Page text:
To date, survival alone has not been set as primary endpoint in PAH studies and in the absence of statistical power, none of the individual studies revealed a

survival advantage for PAH therapies. Nevertheless, a meta-analysis of randomised, controlled trials was able to show a significant reduction in mortality of 43% in the patients treated with targeted PAH therapies.11


A number of questionnaires have been developed in order to assess QoL in patients. The Cambridge Pulmonary Hypertension Outcome Review (CAMPHOR)12

may be the best-known

specific PH questionnaire but also other tests have been used in PAH, such as the Minnesota Living with Heart Failure (MLwHF) questionnaire or the Short Form-36 (SF-36) questionnaire.13 Recently, a new health-related QoL measure, the emPHasis-10 questionnaire,14

was developed, which

showed excellent measurement properties and sensitivity to differences in clinical parameters. An actual ethnographic study

improvements in QoL (measured by the SF-36 questionnaire) and 6MWD. At all measured time-points, there was a close correlation between 6MWD and most QoL domains. In a 12-week, double-blind, placebo-controlled study with sildenafil and during the open-label extension of the study,18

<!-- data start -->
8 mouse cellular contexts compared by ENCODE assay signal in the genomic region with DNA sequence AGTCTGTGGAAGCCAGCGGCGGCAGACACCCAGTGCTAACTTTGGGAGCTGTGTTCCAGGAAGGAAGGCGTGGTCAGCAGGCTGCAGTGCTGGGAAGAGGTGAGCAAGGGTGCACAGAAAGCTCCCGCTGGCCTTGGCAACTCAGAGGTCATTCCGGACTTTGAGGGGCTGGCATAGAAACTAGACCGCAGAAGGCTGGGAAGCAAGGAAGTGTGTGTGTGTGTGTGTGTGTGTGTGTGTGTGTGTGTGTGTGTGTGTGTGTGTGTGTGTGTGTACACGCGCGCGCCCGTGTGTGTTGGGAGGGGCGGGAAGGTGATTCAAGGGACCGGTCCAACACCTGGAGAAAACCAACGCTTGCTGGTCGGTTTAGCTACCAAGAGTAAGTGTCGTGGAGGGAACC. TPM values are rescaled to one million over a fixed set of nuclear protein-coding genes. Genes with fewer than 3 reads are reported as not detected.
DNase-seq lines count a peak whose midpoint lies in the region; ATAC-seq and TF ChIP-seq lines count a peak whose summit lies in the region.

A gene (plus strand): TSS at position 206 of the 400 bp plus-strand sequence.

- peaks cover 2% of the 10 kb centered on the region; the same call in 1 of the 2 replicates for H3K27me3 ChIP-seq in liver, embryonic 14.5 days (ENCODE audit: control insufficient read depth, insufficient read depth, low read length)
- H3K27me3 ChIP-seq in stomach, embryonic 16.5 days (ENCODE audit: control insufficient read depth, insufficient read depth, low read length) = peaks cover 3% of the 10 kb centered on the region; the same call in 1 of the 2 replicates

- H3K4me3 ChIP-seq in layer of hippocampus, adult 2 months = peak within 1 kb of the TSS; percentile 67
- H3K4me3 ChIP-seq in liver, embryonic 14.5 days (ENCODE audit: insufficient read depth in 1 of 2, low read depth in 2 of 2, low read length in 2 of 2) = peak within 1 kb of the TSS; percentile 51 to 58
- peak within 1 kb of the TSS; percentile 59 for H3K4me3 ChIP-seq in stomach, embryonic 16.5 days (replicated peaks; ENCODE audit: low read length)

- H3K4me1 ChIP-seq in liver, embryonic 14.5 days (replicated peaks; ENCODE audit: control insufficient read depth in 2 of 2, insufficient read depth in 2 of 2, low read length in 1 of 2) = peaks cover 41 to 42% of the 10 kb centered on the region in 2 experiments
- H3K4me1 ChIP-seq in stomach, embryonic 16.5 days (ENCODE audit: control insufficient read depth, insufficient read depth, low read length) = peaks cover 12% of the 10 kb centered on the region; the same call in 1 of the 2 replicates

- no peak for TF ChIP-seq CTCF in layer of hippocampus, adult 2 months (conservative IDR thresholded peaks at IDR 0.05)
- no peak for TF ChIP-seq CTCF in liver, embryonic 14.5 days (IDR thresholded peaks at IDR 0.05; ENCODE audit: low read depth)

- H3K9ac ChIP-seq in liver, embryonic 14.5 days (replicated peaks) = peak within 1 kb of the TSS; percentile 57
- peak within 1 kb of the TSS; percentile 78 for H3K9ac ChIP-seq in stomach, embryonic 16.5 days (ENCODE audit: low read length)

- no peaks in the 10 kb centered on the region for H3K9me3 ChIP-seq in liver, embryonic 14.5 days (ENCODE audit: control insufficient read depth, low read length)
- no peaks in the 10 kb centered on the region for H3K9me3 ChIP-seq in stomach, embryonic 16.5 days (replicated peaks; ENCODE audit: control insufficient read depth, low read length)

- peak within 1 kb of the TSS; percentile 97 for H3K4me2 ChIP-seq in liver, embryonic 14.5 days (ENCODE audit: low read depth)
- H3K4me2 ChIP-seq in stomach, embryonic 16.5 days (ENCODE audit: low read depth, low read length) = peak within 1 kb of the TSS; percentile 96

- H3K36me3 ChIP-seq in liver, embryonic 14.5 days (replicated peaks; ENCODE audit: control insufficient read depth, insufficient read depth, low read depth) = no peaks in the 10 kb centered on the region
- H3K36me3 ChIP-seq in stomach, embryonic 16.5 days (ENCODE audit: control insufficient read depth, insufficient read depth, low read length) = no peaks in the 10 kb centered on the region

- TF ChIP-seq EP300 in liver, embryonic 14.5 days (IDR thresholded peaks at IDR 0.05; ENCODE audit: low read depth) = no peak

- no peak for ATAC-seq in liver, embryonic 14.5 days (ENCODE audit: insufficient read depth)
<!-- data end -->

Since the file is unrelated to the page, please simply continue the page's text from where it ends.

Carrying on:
sildenafil-treated patients,

compared with placebo-treated patients, exhibited significant improvement in exercise capacity and increases in all SF-36 domains at week 12 and these benefits were maintained for 24 weeks. A further study was conducted that aimed at determining whether functional and health-related QoL changes following treatment of PAH patients represent important benefits.5

In order to analyse

this, minimally important differences in exercise capacity, measured by the 6-minute walk distance and in health- related QoL, assessed by the SF-36 questionnaire, were defined. The minimally important difference in the

“Clinically meaningful endpoints representing patients’ daily QoL are now used as primary endpoints of clinical trials, allowing real-life conclusions to be drawn”

collected information on the QoL of 39 PH patients in an original way.15